Another high ranking cleric, Bishop Olmsted of the Diocese of Phoenix, has recommended fasting in his exhortation, “Into the Breach.” “Turning away from the passions of the flesh, Jesus rejected Satan’s offering of bread in the desert, and in the Sermon on the Mount, twice He instructs us to fast (Matthew 6:16). Notice that the Lord does not say “if you fast” but rather “when you fast.” Fasting is training in self-knowledge, a key weapon for mastery over oneself. If we do not have dominion over our passions, especially those for food and sex, we cannot possess ourselves and put the interests of others in front of our own.”

There are so many great reasons to fast, but prayer and fasting as tools for spiritual warfare is one of the most important. Lent is an ideal time to begin the regular practice of self-denial. For those who cannot fast from food (like the sick, pregnant and elderly), they can choose to fast from television, social networking and other pleasurable activities on fasting days.

Lent is a time of change and sacrifice. Fasting and prayer together is the solution to the spiritual warfare that is going on in the world and in our own lives. Remember that Satan, the father of lies, hates fasting.

Fasting is not an easy practice with our society’s current tendency to overindulge. However, if you can do penitential acts during Lent, if you can fast during Lent, then you can fast all year round!

For more information on how to get started with fasting, check out our website (http://livethefast.org) Always check with your physician before beginning any fasting routine.

To sign up for our free biweekly fasting newsletter, click here.

Live the Fast is a Roman Catholic Apostolate that is focused on bringing more awareness to the discipline of fasting by offering educational resources on prayer and fasting, a prayer community that will inspire one to live the fast and providing nutritious fasting breads. (Priests and religious receive fasting breads and resources free of charge.)

A Sea of God’s Mercy – Catherine Doherty

This is a beautiful reflection on God’s Mercy by Catherine Doherty which is so relevant during this Year of Mercy! Season of MercyThis excerpt is from her book “Season of Mercy,” published by Madonna House Publications:

I was praying and it came to me that Lent is a sort of sea of God’s mercy. In my imagination Lent was warm and quiet and inviting for us to swim in. If we did swim in it, we would be not only refreshed but cleansed, for God’s mercy cleanses as nothing else does.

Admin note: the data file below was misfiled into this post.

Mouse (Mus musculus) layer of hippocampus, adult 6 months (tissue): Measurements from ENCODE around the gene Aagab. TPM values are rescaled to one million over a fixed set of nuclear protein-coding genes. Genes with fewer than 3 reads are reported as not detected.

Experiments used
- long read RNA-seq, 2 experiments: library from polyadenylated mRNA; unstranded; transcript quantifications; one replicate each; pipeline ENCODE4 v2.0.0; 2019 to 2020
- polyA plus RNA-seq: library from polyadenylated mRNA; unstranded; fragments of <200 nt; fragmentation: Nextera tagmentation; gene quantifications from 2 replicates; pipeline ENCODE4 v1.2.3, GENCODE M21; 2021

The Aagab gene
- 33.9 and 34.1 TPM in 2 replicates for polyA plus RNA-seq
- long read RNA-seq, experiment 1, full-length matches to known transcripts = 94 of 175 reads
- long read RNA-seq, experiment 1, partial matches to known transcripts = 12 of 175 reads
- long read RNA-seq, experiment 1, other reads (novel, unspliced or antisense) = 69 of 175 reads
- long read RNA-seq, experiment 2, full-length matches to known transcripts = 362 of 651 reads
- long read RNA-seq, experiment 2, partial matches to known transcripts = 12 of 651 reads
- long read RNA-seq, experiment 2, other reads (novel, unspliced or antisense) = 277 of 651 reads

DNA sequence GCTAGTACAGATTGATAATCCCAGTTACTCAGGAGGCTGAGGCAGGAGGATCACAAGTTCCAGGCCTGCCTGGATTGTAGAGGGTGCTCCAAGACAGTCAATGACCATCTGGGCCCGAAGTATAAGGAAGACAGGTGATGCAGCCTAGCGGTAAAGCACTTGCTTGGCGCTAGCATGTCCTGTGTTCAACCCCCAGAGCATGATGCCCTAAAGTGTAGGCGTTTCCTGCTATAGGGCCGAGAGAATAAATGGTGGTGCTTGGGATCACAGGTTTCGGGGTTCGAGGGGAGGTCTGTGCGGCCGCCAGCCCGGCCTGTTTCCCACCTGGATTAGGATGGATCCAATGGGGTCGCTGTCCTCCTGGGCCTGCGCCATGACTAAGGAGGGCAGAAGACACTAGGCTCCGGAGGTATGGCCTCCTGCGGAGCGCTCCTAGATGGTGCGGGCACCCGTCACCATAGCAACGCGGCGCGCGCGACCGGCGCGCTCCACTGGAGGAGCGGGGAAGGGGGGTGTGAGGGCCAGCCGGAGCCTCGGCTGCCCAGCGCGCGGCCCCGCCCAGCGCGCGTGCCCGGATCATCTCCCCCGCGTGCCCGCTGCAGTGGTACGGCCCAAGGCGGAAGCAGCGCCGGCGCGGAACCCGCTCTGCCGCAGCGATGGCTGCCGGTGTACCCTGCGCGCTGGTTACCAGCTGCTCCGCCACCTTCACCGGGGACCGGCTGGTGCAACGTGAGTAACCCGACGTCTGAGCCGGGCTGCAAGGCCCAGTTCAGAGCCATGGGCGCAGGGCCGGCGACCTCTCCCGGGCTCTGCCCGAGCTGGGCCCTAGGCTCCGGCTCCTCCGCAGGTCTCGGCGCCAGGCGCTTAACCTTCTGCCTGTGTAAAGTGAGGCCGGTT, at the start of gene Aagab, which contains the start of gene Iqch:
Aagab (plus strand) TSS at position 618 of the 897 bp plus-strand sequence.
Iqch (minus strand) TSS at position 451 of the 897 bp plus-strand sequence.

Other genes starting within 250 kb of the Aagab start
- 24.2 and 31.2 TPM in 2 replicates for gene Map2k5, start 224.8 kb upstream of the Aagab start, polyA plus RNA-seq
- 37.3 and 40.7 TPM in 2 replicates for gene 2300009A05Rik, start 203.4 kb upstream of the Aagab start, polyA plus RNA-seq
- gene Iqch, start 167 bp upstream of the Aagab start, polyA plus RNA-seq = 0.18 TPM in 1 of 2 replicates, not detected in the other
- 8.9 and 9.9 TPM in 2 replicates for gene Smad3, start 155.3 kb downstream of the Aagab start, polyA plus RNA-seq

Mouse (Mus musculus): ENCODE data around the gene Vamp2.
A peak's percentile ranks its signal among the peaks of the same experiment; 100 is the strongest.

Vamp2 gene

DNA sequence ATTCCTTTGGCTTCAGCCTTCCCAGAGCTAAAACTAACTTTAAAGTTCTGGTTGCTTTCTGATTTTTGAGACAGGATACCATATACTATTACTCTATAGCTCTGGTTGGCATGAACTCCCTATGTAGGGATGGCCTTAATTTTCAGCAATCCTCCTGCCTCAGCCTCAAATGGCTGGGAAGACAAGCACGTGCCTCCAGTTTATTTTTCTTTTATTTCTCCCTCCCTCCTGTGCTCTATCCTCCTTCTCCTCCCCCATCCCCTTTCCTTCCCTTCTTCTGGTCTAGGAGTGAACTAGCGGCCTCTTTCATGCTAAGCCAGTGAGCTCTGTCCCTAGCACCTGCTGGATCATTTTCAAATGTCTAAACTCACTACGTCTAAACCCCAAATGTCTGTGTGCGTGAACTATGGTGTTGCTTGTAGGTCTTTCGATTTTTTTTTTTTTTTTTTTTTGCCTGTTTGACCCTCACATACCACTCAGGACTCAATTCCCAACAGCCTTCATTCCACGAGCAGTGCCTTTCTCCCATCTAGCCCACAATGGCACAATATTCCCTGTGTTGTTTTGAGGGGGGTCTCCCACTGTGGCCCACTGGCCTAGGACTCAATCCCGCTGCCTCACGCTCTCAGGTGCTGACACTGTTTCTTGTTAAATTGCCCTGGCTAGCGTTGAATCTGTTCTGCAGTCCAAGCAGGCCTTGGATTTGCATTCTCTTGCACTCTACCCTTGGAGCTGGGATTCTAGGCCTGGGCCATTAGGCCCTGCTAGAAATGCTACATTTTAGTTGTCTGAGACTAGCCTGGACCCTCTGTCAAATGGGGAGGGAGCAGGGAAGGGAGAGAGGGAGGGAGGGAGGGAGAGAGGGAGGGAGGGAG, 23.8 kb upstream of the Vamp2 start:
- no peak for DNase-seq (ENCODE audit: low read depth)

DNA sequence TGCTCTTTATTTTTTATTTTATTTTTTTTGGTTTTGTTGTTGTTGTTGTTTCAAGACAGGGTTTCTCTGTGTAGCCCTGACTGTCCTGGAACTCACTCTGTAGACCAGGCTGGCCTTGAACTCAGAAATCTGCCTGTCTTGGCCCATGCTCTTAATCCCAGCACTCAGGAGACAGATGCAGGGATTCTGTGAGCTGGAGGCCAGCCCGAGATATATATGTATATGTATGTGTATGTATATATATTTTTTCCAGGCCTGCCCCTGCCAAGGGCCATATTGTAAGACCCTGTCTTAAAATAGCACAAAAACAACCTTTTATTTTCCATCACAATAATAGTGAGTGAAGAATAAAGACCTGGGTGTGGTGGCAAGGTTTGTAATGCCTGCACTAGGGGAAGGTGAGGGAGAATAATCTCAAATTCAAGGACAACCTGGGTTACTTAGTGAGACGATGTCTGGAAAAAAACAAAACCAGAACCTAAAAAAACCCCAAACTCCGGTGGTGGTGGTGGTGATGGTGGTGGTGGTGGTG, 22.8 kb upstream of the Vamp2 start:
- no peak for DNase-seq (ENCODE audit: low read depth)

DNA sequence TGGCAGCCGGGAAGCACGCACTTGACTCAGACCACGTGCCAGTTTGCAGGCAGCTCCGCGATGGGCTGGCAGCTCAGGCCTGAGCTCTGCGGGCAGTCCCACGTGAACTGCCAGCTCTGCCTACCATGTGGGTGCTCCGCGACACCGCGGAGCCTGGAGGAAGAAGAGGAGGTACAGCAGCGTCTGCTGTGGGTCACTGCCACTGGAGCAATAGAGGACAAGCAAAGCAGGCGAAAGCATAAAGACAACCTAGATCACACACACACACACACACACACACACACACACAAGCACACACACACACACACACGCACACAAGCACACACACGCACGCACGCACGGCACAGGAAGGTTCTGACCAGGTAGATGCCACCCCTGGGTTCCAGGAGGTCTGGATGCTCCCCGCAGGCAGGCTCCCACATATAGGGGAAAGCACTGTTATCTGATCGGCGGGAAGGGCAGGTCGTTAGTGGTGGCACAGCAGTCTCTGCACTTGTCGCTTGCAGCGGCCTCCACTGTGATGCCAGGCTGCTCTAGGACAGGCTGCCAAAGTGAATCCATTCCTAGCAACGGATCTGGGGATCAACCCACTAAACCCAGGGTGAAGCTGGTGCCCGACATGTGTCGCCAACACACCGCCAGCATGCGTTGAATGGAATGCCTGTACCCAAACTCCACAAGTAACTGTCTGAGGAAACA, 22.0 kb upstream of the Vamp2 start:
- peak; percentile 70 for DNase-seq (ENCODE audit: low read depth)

Then I thought of our reticence. I don’t know if it is reticence or fear to really plunge into God’s mercy. We really want to be washed clean; we want to be forgiven. But these desires meet with something else inside. I say to myself that if I do enter into the sea of mercy I will be healed, and then I will be bound to practice what Christ preaches, his law of love, which is painful, so terribly painful. There by that sea I stand and think: If I seek mercy I have to dish out mercy; I have to be merciful to others.

What does it mean to be merciful to others? It means to open my own heart, like a little sea, for people to swim in.

If we stand before God’s mercy and drink of it, it will mean that the Our Father is a reality, and not just a prayer that I say. “Our Father who art in heaven, hallowed be thy name. Thy kingdom come…” We like that part and have no problem saying it.

But then we come to: “Thy will be done on earth as it is in heaven…. Forgive us our trespasses as we forgive those who trespass against us.” We shake our heads and say, “Yes, it’s Lent; it’s true we should be forgiving everybody.” But we don’t like trespassers. If strangers come to use our beaches we will say to ourselves: What are they doing here? Why do they come to our beach? It’s not easy to make of one’s heart a little sea of mercy for the other.

We should also be listening to God’s will. But we think: Wait a second! “Thy will.” What does that mean?

It means many things. For instance somebody is thinking of entering a convent and they say, “Well, I don’t know; I’m afraid. Maybe I won’t measure up.” Silly people! Of course they won’t measure up, but God will measure up for them. If he calls them, he’ll give them the grace. As we look at the will of God—to go to a convent or to marry or to just live in the world in the conditions of today, to submit oneself to somebody else—our hackles rise up against authority. To submit to the will of God would be to put our toe in the sea of God’s mercy.